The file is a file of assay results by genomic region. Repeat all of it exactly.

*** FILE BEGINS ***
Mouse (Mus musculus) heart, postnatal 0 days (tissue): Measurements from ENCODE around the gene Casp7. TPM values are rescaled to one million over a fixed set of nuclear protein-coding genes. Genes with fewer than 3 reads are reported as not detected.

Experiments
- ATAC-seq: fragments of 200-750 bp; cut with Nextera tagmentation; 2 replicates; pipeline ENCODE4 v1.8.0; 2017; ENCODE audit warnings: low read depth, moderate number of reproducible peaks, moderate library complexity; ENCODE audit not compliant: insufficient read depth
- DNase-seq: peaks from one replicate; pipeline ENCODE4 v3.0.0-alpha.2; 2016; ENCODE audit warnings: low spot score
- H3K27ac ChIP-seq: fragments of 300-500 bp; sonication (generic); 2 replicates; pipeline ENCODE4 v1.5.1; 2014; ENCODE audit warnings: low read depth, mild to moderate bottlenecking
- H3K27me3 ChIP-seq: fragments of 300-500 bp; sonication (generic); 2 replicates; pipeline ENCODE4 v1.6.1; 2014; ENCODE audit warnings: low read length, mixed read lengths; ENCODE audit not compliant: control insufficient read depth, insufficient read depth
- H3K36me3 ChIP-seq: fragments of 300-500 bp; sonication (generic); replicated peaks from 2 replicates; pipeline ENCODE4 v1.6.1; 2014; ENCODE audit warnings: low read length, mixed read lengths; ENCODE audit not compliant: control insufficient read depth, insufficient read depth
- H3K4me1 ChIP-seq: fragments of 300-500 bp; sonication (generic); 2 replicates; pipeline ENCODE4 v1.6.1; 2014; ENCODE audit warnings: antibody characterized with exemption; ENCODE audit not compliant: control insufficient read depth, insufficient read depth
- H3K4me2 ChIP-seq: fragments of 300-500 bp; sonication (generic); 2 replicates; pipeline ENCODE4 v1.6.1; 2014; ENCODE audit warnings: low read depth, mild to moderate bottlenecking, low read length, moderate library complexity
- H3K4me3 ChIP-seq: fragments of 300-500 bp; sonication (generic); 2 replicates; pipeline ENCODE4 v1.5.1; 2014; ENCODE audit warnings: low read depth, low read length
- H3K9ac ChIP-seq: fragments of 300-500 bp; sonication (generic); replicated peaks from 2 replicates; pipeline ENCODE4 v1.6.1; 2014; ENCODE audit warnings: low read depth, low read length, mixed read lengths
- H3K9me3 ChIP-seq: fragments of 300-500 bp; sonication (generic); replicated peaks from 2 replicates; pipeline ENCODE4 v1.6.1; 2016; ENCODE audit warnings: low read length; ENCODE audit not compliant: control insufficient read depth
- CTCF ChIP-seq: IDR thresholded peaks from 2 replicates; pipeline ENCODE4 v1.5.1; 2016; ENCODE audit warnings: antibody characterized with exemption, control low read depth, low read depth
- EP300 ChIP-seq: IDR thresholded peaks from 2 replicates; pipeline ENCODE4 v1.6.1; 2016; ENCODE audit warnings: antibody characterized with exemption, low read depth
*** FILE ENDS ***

Mouse (Mus musculus) heart, postnatal 0 days (tissue): Measurements from ENCODE around the gene Casp7. TPM values are rescaled to one million over a fixed set of nuclear protein-coding genes. Genes with fewer than 3 reads are reported as not detected.

Experiments
- ATAC-seq: fragments of 200-750 bp; cut with Nextera tagmentation; 2 replicates; pipeline ENCODE4 v1.8.0; 2017; ENCODE audit warnings: low read depth, moderate number of reproducible peaks, moderate library complexity; ENCODE audit not compliant: insufficient read depth
- DNase-seq: peaks from one replicate; pipeline ENCODE4 v3.0.0-alpha.2; 2016; ENCODE audit warnings: low spot score
- H3K27ac ChIP-seq: fragments of 300-500 bp; sonication (generic); 2 replicates; pipeline ENCODE4 v1.5.1; 2014; ENCODE audit warnings: low read depth, mild to moderate bottlenecking
- H3K27me3 ChIP-seq: fragments of 300-500 bp; sonication (generic); 2 replicates; pipeline ENCODE4 v1.6.1; 2014; ENCODE audit warnings: low read length, mixed read lengths; ENCODE audit not compliant: control insufficient read depth, insufficient read depth
- H3K36me3 ChIP-seq: fragments of 300-500 bp; sonication (generic); replicated peaks from 2 replicates; pipeline ENCODE4 v1.6.1; 2014; ENCODE audit warnings: low read length, mixed read lengths; ENCODE audit not compliant: control insufficient read depth, insufficient read depth
- H3K4me1 ChIP-seq: fragments of 300-500 bp; sonication (generic); 2 replicates; pipeline ENCODE4 v1.6.1; 2014; ENCODE audit warnings: antibody characterized with exemption; ENCODE audit not compliant: control insufficient read depth, insufficient read depth
- H3K4me2 ChIP-seq: fragments of 300-500 bp; sonication (generic); 2 replicates; pipeline ENCODE4 v1.6.1; 2014; ENCODE audit warnings: low read depth, mild to moderate bottlenecking, low read length, moderate library complexity
- H3K4me3 ChIP-seq: fragments of 300-500 bp; sonication (generic); 2 replicates; pipeline ENCODE4 v1.5.1; 2014; ENCODE audit warnings: low read depth, low read length
- H3K9ac ChIP-seq: fragments of 300-500 bp; sonication (generic); replicated peaks from 2 replicates; pipeline ENCODE4 v1.6.1; 2014; ENCODE audit warnings: low read depth, low read length, mixed read lengths
- H3K9me3 ChIP-seq: fragments of 300-500 bp; sonication (generic); replicated peaks from 2 replicates; pipeline ENCODE4 v1.6.1; 2016; ENCODE audit warnings: low read length; ENCODE audit not compliant: control insufficient read depth
- CTCF ChIP-seq: IDR thresholded peaks from 2 replicates; pipeline ENCODE4 v1.5.1; 2016; ENCODE audit warnings: antibody characterized with exemption, control low read depth, low read depth
- EP300 ChIP-seq: IDR thresholded peaks from 2 replicates; pipeline ENCODE4 v1.6.1; 2016; ENCODE audit warnings: antibody characterized with exemption, low read depth